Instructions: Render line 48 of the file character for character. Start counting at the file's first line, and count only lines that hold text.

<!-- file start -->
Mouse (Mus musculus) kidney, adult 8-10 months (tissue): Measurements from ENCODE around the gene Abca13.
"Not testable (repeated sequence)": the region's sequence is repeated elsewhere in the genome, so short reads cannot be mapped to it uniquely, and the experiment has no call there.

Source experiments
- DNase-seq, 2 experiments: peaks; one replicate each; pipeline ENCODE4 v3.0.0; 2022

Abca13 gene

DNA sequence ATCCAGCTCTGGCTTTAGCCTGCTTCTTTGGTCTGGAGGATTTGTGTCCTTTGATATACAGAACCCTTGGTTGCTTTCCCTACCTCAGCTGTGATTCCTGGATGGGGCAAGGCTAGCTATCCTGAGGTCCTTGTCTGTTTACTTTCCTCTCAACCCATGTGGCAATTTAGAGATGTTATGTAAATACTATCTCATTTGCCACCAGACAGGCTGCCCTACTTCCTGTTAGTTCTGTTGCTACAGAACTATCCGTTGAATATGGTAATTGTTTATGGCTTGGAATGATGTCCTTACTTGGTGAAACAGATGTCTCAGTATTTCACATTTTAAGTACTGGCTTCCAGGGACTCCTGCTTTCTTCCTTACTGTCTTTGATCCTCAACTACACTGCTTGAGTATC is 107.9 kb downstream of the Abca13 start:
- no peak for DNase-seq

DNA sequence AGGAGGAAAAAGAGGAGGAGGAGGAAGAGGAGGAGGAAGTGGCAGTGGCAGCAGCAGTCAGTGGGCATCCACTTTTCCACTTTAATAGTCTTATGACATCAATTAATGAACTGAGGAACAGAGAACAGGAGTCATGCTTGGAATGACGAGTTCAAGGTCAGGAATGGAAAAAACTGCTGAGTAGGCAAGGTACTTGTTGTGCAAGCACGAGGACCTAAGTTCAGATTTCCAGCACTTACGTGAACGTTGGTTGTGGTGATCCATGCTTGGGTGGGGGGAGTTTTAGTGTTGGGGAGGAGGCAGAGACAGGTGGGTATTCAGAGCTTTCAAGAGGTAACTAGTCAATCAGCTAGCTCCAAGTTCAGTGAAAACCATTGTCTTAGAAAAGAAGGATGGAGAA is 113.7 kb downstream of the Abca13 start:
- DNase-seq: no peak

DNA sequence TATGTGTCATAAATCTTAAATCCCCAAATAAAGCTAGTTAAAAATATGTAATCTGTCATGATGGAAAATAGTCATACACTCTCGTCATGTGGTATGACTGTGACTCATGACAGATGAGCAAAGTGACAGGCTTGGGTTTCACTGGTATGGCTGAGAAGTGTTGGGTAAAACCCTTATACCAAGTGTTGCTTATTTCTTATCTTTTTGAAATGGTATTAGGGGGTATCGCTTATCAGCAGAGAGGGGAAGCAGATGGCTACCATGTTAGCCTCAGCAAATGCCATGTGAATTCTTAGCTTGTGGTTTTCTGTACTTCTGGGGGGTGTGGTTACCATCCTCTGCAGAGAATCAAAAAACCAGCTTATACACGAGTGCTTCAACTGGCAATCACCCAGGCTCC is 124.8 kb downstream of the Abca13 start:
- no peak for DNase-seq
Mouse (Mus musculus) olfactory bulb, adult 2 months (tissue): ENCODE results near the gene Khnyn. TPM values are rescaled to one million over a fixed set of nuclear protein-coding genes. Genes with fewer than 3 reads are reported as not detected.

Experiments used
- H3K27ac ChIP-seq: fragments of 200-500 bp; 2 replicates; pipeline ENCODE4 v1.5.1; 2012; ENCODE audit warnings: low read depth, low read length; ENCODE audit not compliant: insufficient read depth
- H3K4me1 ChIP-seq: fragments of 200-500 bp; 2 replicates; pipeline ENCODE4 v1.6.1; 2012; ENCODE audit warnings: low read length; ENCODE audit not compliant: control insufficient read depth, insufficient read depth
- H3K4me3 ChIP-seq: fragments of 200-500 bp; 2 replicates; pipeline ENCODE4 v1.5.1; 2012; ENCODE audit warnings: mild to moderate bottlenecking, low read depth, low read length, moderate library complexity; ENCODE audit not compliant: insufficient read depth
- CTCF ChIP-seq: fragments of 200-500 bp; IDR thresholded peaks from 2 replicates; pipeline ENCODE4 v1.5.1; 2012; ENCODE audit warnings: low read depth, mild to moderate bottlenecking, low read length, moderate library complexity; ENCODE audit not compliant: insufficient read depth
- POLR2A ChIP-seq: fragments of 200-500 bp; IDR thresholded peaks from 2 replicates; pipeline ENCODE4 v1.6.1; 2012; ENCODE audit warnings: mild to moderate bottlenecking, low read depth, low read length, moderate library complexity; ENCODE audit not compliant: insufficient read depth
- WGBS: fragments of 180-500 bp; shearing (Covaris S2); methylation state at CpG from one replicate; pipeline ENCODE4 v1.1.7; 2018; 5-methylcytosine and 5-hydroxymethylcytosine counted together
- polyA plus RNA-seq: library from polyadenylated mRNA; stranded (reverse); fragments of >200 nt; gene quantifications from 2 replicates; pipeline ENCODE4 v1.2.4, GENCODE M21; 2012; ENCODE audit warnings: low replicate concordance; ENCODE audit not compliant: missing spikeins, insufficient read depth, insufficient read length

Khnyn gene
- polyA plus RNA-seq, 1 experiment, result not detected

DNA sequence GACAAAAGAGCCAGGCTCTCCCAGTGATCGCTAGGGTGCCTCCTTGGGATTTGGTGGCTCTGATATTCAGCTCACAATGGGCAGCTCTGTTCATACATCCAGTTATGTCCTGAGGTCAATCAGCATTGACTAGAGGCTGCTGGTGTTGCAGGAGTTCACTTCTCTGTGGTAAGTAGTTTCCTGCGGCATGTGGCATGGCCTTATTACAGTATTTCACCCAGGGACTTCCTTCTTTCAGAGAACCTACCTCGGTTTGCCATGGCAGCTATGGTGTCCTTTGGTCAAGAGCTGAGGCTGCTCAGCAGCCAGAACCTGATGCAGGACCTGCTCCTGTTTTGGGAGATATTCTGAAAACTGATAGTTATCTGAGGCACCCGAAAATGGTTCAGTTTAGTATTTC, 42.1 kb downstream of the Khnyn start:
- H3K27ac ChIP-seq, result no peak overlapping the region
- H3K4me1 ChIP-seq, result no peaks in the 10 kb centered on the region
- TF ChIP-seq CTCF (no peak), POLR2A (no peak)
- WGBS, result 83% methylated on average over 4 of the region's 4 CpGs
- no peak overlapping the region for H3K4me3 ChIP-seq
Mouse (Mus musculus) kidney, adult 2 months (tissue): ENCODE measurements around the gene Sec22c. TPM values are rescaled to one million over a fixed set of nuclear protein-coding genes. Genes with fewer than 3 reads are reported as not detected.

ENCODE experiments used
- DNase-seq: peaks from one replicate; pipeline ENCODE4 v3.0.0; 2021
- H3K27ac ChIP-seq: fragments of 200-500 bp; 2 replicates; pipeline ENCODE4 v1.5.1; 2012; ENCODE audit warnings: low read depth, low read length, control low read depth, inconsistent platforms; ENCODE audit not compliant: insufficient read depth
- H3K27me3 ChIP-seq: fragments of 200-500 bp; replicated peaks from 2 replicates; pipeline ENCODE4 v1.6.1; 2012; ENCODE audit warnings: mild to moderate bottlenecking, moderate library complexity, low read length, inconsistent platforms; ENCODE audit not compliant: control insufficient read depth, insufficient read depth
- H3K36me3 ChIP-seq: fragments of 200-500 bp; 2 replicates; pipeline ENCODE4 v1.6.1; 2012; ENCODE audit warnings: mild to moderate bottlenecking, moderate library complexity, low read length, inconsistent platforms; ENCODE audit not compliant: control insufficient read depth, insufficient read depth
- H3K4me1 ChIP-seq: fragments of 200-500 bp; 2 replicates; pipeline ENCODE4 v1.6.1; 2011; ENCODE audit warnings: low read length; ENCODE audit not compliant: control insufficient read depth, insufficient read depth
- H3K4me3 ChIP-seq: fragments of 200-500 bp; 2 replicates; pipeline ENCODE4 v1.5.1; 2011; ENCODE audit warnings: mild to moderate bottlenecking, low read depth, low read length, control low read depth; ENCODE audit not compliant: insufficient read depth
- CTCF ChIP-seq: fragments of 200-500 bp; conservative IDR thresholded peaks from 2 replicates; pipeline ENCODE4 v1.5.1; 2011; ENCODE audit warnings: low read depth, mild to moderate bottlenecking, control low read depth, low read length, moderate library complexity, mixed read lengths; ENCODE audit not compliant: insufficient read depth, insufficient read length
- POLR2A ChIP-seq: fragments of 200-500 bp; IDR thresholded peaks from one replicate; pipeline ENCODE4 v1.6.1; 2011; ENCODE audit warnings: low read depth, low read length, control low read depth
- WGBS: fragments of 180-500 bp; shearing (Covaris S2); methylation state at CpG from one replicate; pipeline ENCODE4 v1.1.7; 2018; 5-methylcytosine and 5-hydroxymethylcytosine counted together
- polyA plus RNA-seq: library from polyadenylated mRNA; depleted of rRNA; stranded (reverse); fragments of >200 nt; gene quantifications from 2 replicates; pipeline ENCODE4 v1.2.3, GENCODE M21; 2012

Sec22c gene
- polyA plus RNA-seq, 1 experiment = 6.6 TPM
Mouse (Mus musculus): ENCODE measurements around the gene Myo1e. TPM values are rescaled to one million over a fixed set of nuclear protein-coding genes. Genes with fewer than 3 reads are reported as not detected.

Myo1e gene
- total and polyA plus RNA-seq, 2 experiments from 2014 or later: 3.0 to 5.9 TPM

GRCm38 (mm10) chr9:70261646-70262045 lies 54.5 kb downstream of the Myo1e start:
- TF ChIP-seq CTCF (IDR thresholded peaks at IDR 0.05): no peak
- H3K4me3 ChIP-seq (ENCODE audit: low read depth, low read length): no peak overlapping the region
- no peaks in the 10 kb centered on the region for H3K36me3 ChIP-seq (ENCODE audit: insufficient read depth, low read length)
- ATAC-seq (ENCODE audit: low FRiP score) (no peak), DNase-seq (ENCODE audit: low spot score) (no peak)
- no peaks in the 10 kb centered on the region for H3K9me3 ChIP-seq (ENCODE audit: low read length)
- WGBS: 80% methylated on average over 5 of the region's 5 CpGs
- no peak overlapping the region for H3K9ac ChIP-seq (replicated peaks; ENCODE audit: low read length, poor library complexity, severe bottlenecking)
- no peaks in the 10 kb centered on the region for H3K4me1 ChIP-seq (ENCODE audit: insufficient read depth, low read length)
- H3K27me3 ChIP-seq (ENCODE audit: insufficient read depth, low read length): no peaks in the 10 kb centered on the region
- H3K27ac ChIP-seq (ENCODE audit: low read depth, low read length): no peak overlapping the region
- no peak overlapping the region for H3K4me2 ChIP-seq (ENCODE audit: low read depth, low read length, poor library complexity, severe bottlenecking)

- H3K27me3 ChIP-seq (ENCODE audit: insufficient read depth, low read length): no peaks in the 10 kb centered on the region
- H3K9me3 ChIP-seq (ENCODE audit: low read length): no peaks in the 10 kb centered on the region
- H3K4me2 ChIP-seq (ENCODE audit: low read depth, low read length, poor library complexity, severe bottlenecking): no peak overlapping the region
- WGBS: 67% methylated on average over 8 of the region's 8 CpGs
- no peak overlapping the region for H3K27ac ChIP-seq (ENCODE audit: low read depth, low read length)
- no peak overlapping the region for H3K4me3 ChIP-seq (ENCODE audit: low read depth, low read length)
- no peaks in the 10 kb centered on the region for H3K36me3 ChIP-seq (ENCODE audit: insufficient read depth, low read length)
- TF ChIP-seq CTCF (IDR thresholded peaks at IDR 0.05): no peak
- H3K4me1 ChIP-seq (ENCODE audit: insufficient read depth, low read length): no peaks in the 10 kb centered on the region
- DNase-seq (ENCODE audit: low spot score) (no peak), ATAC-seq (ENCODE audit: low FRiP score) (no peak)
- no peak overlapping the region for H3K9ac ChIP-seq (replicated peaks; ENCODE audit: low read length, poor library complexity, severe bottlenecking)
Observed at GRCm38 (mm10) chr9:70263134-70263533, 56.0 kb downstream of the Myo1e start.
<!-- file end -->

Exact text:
- H3K4me3 ChIP-seq (ENCODE audit: low read depth, low read length): no peak overlapping the region